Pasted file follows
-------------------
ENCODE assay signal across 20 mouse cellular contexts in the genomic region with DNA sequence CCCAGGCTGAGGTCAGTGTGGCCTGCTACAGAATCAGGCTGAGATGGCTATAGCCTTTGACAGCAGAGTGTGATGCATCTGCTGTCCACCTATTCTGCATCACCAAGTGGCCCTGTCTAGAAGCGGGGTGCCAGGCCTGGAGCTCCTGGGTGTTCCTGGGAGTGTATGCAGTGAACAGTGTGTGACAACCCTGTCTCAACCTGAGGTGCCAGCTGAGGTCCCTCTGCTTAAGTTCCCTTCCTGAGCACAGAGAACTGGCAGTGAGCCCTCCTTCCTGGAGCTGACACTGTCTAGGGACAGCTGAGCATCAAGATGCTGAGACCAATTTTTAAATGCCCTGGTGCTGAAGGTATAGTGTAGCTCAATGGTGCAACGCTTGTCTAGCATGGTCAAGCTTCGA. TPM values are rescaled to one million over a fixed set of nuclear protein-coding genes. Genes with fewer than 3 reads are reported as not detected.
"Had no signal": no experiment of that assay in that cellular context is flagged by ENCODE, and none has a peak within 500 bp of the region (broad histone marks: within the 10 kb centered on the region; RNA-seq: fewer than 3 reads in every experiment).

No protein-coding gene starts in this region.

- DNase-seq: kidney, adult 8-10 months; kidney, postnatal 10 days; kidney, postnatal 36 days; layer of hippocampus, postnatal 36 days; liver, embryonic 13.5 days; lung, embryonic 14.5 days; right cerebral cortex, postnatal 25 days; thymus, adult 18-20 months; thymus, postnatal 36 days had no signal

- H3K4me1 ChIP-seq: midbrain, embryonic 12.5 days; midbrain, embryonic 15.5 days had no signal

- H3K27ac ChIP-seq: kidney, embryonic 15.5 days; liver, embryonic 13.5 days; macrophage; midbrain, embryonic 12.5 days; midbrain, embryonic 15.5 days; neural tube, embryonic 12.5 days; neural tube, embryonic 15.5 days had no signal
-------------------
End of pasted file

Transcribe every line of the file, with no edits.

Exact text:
ENCODE assay signal across 20 mouse cellular contexts in the genomic region with DNA sequence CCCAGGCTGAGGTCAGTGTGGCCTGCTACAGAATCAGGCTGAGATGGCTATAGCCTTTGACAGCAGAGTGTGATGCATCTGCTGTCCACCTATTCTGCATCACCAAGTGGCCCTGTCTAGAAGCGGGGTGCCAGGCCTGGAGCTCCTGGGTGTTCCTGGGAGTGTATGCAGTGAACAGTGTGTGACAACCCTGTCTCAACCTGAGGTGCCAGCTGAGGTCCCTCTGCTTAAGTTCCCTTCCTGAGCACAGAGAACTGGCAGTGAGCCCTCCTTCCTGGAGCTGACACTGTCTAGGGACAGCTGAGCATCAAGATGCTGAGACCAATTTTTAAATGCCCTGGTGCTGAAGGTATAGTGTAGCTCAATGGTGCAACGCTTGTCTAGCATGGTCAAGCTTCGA. TPM values are rescaled to one million over a fixed set of nuclear protein-coding genes. Genes with fewer than 3 reads are reported as not detected.
"Had no signal": no experiment of that assay in that cellular context is flagged by ENCODE, and none has a peak within 500 bp of the region (broad histone marks: within the 10 kb centered on the region; RNA-seq: fewer than 3 reads in every experiment).

No protein-coding gene starts in this region.

- DNase-seq: kidney, adult 8-10 months; kidney, postnatal 10 days; kidney, postnatal 36 days; layer of hippocampus, postnatal 36 days; liver, embryonic 13.5 days; lung, embryonic 14.5 days; right cerebral cortex, postnatal 25 days; thymus, adult 18-20 months; thymus, postnatal 36 days had no signal

- H3K4me1 ChIP-seq: midbrain, embryonic 12.5 days; midbrain, embryonic 15.5 days had no signal

- H3K27ac ChIP-seq: kidney, embryonic 15.5 days; liver, embryonic 13.5 days; macrophage; midbrain, embryonic 12.5 days; midbrain, embryonic 15.5 days; neural tube, embryonic 12.5 days; neural tube, embryonic 15.5 days had no signal